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Optimal Security Reductions for Unique Signatures: Bypassing Impossibilities with a Counterexample

  • Fuchun Guo
  • Rongmao Chen
  • Willy Susilo
  • Jianchang Lai
  • Guomin Yang
  • Yi Mu
Conference paper
Part of the Lecture Notes in Computer Science book series (LNCS, volume 10402)

Abstract

Optimal security reductions for unique signatures (Coron, Eurocrypt 2002) and their generalization, i.e., efficiently re-randomizable signatures (Hofheinz et al. PKC 2012 & Bader et al. Eurocrypt 2016) have been well studied in the literature. Particularly, it has been shown that under a non-interactive hard assumption, any security reduction (with or without random oracles) for a unique signature scheme or an efficiently re-randomizable signature scheme must loose a factor of at least \(q_s\) in the security model of existential unforgeability against chosen-message attacks (EU-CMA), where \(q_s\) denotes the number of signature queries. Note that the number \(q_s\) can be as large as \(2^{30}\) in practice. All unique signature schemes and efficiently re-randomizable signature schemes are concluded to be accompanied with loose reductions from these impossibility results.

Somewhat surprisingly, in contrast to previous impossibility results (Coron, Eurocrypt 2002; Hofheinz et al. PKC 2012; Bader et al. Eurocrypt 2016), in this work we show that without changing the assumption type and security model, it is not always the case that any security reduction must loose a factor of at least \(q_s\). As a counterexample, we propose a unique signature scheme with a tight reduction in the EU-CMA security model under the Computational Diffie-Hellman (CDH) assumption. Precisely, in the random oracle model, we can program a security reduction with a loss factor of at most \(nq^{1/{n}}\), where n can be any integer independent of the security parameter for the scheme construction and q is the number of hash queries to random oracles. The loss factor in our reduction can be very small. Considering \(n=25\) and \(q=2^{50}\) as an example, the loss factor is of at most \(nq^{1/{n}}=100\) and therefore our security reduction is tight.

Notice that the previous impossibility results are derived from proofs via a so-called meta-reduction technique. We stress that instead of indicating any flaw in their meta-reduction proofs, our counterexample merely demonstrates that their given meta-reduction proofs fail to capture all security reductions. More precisely, we adopt a reduction called query-based reduction, where the reduction uses a hash query from the adversary to solve an underlying hard problem. We show that the meta-reduction proofs break down in our query-based reduction. The query-based reduction is not a new notion and it has been adopted for encryption proofs, but this work is the first seminal approach for applying query-based reduction in digital signatures.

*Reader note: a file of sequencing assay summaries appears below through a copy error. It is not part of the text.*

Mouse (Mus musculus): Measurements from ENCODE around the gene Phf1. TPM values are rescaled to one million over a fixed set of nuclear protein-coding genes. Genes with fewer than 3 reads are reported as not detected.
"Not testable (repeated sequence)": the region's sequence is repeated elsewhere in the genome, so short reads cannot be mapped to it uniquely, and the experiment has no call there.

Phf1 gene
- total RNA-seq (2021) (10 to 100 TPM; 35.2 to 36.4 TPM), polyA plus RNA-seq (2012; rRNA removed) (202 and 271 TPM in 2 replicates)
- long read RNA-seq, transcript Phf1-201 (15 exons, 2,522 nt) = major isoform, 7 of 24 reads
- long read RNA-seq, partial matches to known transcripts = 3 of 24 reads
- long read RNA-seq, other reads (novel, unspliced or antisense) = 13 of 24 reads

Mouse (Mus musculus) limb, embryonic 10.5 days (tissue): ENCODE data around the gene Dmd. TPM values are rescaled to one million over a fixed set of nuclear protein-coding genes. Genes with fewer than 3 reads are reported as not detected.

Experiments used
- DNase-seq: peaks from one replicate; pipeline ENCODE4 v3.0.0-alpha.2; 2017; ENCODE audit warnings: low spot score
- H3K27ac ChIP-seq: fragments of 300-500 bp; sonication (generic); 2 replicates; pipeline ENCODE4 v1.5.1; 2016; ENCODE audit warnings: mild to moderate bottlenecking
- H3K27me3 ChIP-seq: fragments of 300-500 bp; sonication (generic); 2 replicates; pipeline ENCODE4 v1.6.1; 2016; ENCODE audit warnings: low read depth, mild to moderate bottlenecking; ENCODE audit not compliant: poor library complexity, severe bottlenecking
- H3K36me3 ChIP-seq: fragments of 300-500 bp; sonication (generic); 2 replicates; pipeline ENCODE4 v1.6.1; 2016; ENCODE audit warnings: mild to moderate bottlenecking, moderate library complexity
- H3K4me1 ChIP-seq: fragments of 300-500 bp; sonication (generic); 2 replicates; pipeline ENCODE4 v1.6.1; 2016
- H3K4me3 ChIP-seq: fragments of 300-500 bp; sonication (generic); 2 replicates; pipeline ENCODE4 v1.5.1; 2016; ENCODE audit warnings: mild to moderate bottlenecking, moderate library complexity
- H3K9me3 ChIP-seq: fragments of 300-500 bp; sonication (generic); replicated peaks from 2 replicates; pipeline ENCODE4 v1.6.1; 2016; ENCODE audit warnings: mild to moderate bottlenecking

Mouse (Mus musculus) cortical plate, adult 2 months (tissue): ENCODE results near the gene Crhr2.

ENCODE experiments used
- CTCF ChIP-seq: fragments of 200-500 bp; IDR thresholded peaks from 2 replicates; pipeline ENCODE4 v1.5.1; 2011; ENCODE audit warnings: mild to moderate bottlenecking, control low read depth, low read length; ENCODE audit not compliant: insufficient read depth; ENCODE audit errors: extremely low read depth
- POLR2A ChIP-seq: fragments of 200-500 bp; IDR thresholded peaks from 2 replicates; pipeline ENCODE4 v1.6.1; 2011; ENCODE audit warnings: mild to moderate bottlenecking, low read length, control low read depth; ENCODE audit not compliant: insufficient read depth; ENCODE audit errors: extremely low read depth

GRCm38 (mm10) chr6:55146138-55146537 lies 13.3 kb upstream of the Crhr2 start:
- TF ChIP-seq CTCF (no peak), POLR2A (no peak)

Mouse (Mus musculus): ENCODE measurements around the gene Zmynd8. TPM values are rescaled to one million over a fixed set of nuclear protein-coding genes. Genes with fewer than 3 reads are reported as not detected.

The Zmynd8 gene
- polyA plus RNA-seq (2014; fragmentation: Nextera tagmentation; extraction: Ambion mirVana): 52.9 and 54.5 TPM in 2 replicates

The given counterexample in this work is of an independent interest as it implies a generic way of constructing a digital signature scheme (including unique signatures) with a tight reduction in the random oracle model from a digital signature scheme with a loose reduction. Although our proposed methodology is somewhat impractical due to the inefficiency of signature length, it introduces a completely new approach for tight proofs that is different from traditional approaches using a random salt.

Keywords

Unique signatures Tight reduction Impossibility Counterexample 

Notes

Acknowledgment

We would like to thank Yannick Seurin for his helpful comments to improve the clarity of this paper. We would also like to thank Tibor Jager for his insightful comments especially for helping identify the gap between the proofs of impossibilities and our example. Finally, we would like to thank anonymous reviewers of CRYPTO 2017 for their insightful comments which help us improve the quality of this work. This work was partially supported by ARC Discovery Early Career Researcher Award (DECRA) DE170100641.

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Copyright information

© International Association for Cryptologic Research 2017

Authors and Affiliations

  • Fuchun Guo
    • 1
  • Rongmao Chen
    • 2
  • Willy Susilo
    • 1
  • Jianchang Lai
    • 1
  • Guomin Yang
    • 1
  • Yi Mu
    • 1
  1. 1.Institute of Cybersecurity and Cryptology, School of Computing and Information TechnologyUniversity of WollongongWollongongAustralia
  2. 2.College of ComputerNational University of Defense TechnologyChangshaChina

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